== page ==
Economy Adds Jobs, But Unemployment Rate Stays 9.1 Percent

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As President Barack Obama pushes Congress to approve his jobs bill, the latest jobs report out Friday shows 103,000 jobs were created in September — better than most economists and analysts had forecast.

“It’s good news, we’ll take it,” said Mark Zandi, chief economist of Moody’s Analytics, on CNBC.

The Labor Department also revised upward the number of jobs created in July and August by 99,000 jobs.

But it’s still not good enough to push down the unemployment rate: it remained unchanged in September at 9.1 percent. There are still 14 million Americans currently unemployed.

Accounting for the people who want full-time work but have settled for part-time or have left the workforce entirely because they are too discouraged, the unemployment rate jumped to 16.5 percent from 16.2 percent and puts the number of unemployed around 25 million.

“Jobs creation will remain inadequate to keep unemployment from falling in the months ahead, especially considering the mass layoffs recently announced in banking and pharmaceuticals that will be effected in the months ahead,” wrote Peter Morici a professor at the University of Maryland’s business school.

Heidi Shierholz, economist at the Economic Policy Institute, agreed: “At the current rate of job creation, the unemployment rate will soon begin to rise again. We are mired in high unemployment with miserably low job growth.”

As in previous months, the majority of the hiring was in the private sector which added 137,000. Part of that number included the return of 45,000 Verizon workers who had gone on strike in August. That cuts the strength of the overall number, but is still better than anticipated.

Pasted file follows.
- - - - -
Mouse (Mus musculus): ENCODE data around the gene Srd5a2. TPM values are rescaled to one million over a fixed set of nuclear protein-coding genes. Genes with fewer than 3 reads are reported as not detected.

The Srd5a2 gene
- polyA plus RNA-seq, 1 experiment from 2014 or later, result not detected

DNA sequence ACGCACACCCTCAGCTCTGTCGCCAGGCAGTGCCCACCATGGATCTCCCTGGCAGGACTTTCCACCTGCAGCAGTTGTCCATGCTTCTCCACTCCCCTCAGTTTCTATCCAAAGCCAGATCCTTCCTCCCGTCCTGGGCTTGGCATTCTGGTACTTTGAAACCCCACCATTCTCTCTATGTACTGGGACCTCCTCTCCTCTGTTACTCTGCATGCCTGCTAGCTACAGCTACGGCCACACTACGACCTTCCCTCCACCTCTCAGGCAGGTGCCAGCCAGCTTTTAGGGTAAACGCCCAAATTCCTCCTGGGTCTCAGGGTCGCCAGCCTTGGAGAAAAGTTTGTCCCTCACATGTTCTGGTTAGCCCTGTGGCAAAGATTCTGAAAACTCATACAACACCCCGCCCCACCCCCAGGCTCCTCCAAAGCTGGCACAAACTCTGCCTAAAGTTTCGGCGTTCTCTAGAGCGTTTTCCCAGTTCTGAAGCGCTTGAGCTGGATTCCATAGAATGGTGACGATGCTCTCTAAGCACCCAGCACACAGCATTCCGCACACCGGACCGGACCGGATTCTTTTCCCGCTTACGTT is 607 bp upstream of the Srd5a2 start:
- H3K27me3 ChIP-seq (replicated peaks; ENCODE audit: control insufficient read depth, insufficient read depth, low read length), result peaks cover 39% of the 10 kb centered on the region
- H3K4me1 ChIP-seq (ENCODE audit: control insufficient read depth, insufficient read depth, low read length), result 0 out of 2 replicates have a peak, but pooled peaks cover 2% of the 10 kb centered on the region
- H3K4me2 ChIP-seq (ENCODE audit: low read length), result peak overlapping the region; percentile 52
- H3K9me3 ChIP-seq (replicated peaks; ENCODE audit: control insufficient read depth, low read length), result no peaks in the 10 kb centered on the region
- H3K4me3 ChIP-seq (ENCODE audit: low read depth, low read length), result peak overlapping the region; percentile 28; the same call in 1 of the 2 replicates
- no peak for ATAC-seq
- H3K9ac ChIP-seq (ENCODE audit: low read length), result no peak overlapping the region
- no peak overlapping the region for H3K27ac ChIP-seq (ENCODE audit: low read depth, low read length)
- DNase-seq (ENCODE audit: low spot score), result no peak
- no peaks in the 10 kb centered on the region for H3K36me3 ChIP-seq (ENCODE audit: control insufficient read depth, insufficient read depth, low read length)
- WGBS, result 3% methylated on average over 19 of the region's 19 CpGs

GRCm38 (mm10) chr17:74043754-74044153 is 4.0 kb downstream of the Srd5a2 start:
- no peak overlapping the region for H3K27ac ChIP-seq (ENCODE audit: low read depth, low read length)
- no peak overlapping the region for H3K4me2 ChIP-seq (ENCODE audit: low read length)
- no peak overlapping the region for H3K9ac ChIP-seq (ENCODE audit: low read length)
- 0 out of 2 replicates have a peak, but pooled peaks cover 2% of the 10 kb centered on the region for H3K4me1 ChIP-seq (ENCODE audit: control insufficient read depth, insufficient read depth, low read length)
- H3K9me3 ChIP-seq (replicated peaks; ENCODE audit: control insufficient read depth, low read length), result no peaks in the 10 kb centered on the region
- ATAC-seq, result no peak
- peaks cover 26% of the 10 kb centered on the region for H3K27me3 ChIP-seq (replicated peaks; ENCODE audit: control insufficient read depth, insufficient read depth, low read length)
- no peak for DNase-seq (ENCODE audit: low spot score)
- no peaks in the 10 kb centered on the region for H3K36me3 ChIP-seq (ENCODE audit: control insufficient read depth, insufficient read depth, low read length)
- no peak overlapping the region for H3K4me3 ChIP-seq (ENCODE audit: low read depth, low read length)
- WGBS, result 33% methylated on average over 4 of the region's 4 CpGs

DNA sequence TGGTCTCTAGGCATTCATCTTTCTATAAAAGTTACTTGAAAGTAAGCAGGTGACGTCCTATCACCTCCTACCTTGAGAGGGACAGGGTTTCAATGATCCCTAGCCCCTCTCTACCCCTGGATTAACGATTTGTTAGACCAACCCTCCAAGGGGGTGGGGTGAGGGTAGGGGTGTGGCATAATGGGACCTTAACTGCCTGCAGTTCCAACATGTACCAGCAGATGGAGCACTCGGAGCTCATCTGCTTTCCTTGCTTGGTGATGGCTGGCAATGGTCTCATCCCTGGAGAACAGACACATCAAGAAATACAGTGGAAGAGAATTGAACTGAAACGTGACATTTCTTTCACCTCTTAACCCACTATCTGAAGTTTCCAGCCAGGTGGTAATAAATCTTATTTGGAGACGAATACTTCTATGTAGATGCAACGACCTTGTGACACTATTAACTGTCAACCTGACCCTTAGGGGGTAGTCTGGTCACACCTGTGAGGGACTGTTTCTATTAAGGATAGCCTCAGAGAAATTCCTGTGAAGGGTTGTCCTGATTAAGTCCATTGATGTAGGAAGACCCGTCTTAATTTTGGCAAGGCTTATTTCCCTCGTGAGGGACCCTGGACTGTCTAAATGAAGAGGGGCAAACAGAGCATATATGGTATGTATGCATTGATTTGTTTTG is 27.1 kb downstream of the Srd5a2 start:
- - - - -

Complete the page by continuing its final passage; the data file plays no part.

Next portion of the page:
Sectors that experienced job growth included professional and business services, health care and construction.

Public sector jobs continue to be cut, primarily at the local level where 35,000 jobs were cut.

The average number of jobs created month since April averages 72,000, which compares to a monthly average 161,000 for the prior seven months and is indicative of an economy that is slowing down and businesses reflecting that by hiring fewer people.

But there were some possible signs of job growth in the future: average hourly earnings and hours worked both increased slightly.  Those are often signs that companies are asking employees to work more to meet rising demand. That in turn to could result in new jobs being created in the future. 

Temporary help services also saw an increase in jobs. Again, a sign that companies could be bringing on temps before actual hires.  In September, temporary workers in computer systems designs and technical consulting services increased.